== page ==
The black areas of a bay horse's hair coat are called "black points", and without them, a horse cannot be a bay. Black points may sometimes be covered by white markings; however such markings do not alter a horse's classification as "bay". Bay horses have dark skin, except under white markings - where the skin is pink. Genetically, bay occurs when a horse carries both the Agouti gene and a black base coat. The addition of other genes creates many additional coat colors. While the basic concepts behind bay coloring are fairly simple, the genes themselves and the mechanisms that cause shade variations within the bay family are quite complex and, at times, disputed. The genetics of dark shades of bay are still under study. A DNA test said to detect the seal brown (At) allele was developed, but subsequently pulled from the market. Sooty genetics also appear to darken some horses' bay coats, and that genetic mechanism is yet to be fully understood.
Bay horses range in color from a light copper red, to a rich red blood bay (the best-known variety of bay horse) to a very dark red or brown called dark bay, mahogany bay, black-bay, or brown (occasionally "seal brown"). The dark, brown shades of bay are referred to in other languages by words meaning "black-and-tan." Dark bays/browns may be so dark as to have nearly black coats, with brownish-red hairs visible only under the eyes, around the muzzle, behind the elbow, and in front of the stifle. Dark bay should not be confused with "Liver" chestnut, which is also a very dark brown color, but a liver chestnut has a brown mane, tail and legs, and no black points.
The pigment in a bay horse's coat, regardless of shade, is rich and fully saturated. This makes bays particularly lustrous in the sun if properly cared for. Some bay horses exhibit dappling, which is caused by textured, concentric rings within the coat. Dapples on a bay horse suggest good condition and care, though many well-cared for horses never dapple. The tendency to dapple may also be, to some extent, genetic.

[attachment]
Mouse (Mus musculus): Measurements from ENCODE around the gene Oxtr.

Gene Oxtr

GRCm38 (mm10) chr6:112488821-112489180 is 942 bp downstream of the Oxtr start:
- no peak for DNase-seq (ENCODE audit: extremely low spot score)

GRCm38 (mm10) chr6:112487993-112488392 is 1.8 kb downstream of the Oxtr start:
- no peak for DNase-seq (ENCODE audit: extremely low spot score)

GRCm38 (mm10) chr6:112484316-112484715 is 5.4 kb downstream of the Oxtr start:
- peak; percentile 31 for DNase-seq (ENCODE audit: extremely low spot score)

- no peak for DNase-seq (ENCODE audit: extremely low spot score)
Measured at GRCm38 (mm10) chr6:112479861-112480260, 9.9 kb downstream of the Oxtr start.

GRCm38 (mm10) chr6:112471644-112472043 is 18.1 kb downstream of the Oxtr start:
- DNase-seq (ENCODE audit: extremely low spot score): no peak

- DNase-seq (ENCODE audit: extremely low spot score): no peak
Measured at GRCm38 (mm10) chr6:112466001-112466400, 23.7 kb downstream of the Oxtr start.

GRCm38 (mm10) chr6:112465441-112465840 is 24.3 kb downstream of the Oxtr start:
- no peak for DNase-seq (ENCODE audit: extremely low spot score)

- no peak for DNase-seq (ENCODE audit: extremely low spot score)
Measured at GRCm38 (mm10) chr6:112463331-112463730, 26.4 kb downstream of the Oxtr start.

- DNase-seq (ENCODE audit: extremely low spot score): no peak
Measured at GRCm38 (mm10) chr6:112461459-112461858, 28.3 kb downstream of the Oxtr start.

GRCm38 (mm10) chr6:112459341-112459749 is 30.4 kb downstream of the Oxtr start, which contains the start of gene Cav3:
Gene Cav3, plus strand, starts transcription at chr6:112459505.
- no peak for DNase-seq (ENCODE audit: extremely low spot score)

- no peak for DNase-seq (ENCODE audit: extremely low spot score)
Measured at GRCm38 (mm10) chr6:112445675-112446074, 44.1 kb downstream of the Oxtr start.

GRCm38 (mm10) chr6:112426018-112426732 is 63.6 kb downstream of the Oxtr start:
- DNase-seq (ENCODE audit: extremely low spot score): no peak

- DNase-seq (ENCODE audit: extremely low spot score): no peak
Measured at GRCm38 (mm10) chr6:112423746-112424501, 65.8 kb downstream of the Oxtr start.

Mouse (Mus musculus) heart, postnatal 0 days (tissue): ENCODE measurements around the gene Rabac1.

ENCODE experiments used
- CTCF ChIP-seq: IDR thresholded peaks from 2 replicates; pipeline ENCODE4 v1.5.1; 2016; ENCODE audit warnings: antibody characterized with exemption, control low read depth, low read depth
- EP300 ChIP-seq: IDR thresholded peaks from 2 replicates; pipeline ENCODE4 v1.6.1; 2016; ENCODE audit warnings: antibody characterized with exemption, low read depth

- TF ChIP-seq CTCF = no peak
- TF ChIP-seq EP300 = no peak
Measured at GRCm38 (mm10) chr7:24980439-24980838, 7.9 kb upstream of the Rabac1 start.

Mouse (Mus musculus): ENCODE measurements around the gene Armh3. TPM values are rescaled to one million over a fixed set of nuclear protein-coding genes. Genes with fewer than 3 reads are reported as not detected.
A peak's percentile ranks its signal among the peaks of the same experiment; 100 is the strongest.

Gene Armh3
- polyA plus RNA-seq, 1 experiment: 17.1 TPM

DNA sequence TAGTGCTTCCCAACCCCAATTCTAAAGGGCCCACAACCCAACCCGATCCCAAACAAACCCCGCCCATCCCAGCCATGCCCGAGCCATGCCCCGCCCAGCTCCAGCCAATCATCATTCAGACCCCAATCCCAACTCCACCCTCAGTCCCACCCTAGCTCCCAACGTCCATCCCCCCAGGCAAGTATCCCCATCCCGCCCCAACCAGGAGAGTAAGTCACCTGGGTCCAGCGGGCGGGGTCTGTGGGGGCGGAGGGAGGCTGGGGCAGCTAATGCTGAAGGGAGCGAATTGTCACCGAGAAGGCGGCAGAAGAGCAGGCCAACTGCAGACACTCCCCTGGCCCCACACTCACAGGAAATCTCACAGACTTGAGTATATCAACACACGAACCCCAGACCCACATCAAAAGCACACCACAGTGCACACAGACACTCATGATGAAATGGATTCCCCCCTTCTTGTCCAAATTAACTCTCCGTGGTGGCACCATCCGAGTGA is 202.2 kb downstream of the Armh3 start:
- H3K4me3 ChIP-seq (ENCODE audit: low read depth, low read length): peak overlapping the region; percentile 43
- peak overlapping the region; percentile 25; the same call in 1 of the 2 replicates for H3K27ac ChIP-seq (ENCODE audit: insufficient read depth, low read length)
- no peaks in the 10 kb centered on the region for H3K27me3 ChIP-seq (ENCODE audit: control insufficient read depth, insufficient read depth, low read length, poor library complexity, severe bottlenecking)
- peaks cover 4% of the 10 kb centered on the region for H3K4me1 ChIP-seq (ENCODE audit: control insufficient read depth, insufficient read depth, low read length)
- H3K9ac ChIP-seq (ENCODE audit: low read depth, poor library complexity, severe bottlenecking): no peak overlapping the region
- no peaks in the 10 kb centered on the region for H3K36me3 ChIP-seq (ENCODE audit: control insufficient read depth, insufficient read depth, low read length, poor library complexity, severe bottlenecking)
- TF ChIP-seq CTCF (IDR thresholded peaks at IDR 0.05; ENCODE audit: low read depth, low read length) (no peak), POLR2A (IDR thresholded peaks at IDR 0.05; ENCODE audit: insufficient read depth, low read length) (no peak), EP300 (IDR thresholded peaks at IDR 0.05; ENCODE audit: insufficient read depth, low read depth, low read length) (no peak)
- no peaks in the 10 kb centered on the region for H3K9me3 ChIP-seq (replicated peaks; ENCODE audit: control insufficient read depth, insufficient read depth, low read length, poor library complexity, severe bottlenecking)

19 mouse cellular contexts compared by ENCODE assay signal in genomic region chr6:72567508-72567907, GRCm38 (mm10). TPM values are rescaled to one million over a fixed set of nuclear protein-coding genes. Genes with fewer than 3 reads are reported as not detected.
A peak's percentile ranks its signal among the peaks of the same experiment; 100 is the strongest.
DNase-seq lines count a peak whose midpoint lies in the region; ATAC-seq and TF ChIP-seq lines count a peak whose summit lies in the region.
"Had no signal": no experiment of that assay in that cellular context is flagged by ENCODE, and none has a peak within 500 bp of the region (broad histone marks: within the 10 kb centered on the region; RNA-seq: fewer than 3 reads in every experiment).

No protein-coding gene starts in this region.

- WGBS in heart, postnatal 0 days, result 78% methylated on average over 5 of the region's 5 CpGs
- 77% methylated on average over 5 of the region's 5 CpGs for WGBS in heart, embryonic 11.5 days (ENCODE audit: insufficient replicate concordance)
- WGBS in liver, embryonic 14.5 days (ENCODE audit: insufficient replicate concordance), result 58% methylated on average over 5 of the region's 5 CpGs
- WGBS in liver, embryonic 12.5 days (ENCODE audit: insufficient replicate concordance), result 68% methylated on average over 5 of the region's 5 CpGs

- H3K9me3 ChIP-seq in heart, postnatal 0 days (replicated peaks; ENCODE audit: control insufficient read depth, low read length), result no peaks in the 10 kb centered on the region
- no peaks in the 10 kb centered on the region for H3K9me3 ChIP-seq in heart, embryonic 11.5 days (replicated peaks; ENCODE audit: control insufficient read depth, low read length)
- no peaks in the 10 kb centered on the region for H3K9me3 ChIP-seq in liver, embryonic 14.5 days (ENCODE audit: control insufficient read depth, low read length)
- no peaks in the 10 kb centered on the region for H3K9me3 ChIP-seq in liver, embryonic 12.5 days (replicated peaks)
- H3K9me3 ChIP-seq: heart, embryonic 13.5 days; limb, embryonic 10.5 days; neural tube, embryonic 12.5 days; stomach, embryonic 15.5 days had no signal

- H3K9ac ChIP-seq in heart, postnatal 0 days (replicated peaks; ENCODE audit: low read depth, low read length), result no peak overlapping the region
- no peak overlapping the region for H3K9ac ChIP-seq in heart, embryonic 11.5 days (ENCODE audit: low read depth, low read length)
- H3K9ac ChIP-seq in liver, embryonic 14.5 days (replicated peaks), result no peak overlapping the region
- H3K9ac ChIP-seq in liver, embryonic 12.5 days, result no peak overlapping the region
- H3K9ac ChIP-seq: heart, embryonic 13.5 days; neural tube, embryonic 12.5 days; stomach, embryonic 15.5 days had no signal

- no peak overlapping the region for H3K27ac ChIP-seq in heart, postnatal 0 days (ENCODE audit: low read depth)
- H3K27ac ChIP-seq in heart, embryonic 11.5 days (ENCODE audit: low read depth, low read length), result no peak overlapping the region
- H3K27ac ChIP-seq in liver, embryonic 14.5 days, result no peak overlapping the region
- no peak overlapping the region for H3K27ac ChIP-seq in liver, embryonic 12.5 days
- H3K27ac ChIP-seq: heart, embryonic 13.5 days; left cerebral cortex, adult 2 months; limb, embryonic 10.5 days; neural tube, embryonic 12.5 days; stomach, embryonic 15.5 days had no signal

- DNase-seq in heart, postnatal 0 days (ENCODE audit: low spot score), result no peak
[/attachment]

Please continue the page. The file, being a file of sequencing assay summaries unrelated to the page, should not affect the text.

Bays often have a two-toned hair shaft, which, if shaved too closely (such as when body-clipping for a horse show), may cause the horse to appear several shades lighter, a somewhat dull orange-gold, almost like a dun. However, as the hair grows out, it will darken again to the proper shade. This phenomenon is part of bay color genetics, but usually not seen in darker shades of bay because there is less red in the hair shaft. (See: "Inheritance and expression," below)
There are many terms that are used to describe particular shades and qualities of a bay coat. Some shade variations can be related to nutrition and grooming, but most appear to be caused by inherited factors not yet fully understood.
The palest shades, which lack specific English terminology found in other languages, are called wild bays. Wild bays are true bays with fully pigmented reddish coat color and black manes and tails, but the black points only extend up to the pastern or fetlock. Wild bay is often found in conjunction with a trait called "pangare" that produces pale color on the underbelly and soft areas, such as near the stifle and around the muzzle.
Bay horses have black skin and dark eyes, except for the skin under markings, which is pink. Skin color can help an observer distinguish between a bay horse with white markings and a horse which resembles bay but is not.